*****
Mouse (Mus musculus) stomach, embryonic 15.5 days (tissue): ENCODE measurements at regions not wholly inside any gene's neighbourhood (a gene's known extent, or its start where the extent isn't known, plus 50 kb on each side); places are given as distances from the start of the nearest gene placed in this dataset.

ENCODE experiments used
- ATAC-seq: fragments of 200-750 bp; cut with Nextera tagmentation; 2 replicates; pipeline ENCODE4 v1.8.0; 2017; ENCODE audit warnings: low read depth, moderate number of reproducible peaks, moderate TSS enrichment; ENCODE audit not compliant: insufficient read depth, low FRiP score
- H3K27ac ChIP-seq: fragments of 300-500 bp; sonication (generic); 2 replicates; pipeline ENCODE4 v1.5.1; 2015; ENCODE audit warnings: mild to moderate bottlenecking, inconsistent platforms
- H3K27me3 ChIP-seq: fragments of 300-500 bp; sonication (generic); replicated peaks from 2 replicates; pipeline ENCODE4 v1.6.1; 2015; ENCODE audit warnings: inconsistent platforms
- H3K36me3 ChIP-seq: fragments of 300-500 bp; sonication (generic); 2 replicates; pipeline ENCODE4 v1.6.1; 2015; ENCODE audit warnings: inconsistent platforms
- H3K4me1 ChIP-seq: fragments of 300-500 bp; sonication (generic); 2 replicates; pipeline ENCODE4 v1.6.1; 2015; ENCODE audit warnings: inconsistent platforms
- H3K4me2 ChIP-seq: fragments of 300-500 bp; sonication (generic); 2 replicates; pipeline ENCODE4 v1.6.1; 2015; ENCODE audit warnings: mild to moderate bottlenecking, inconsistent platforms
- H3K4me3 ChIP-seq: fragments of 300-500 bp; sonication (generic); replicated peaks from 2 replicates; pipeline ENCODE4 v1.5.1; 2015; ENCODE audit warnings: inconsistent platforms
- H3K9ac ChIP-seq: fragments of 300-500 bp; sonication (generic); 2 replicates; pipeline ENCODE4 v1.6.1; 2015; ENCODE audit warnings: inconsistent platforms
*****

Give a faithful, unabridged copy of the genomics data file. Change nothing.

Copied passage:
Mouse (Mus musculus) stomach, embryonic 15.5 days (tissue): ENCODE measurements at regions not wholly inside any gene's neighbourhood (a gene's known extent, or its start where the extent isn't known, plus 50 kb on each side); places are given as distances from the start of the nearest gene placed in this dataset.

ENCODE experiments used
- ATAC-seq: fragments of 200-750 bp; cut with Nextera tagmentation; 2 replicates; pipeline ENCODE4 v1.8.0; 2017; ENCODE audit warnings: low read depth, moderate number of reproducible peaks, moderate TSS enrichment; ENCODE audit not compliant: insufficient read depth, low FRiP score
- H3K27ac ChIP-seq: fragments of 300-500 bp; sonication (generic); 2 replicates; pipeline ENCODE4 v1.5.1; 2015; ENCODE audit warnings: mild to moderate bottlenecking, inconsistent platforms
- H3K27me3 ChIP-seq: fragments of 300-500 bp; sonication (generic); replicated peaks from 2 replicates; pipeline ENCODE4 v1.6.1; 2015; ENCODE audit warnings: inconsistent platforms
- H3K36me3 ChIP-seq: fragments of 300-500 bp; sonication (generic); 2 replicates; pipeline ENCODE4 v1.6.1; 2015; ENCODE audit warnings: inconsistent platforms
- H3K4me1 ChIP-seq: fragments of 300-500 bp; sonication (generic); 2 replicates; pipeline ENCODE4 v1.6.1; 2015; ENCODE audit warnings: inconsistent platforms
- H3K4me2 ChIP-seq: fragments of 300-500 bp; sonication (generic); 2 replicates; pipeline ENCODE4 v1.6.1; 2015; ENCODE audit warnings: mild to moderate bottlenecking, inconsistent platforms
- H3K4me3 ChIP-seq: fragments of 300-500 bp; sonication (generic); replicated peaks from 2 replicates; pipeline ENCODE4 v1.5.1; 2015; ENCODE audit warnings: inconsistent platforms
- H3K9ac ChIP-seq: fragments of 300-500 bp; sonication (generic); 2 replicates; pipeline ENCODE4 v1.6.1; 2015; ENCODE audit warnings: inconsistent platforms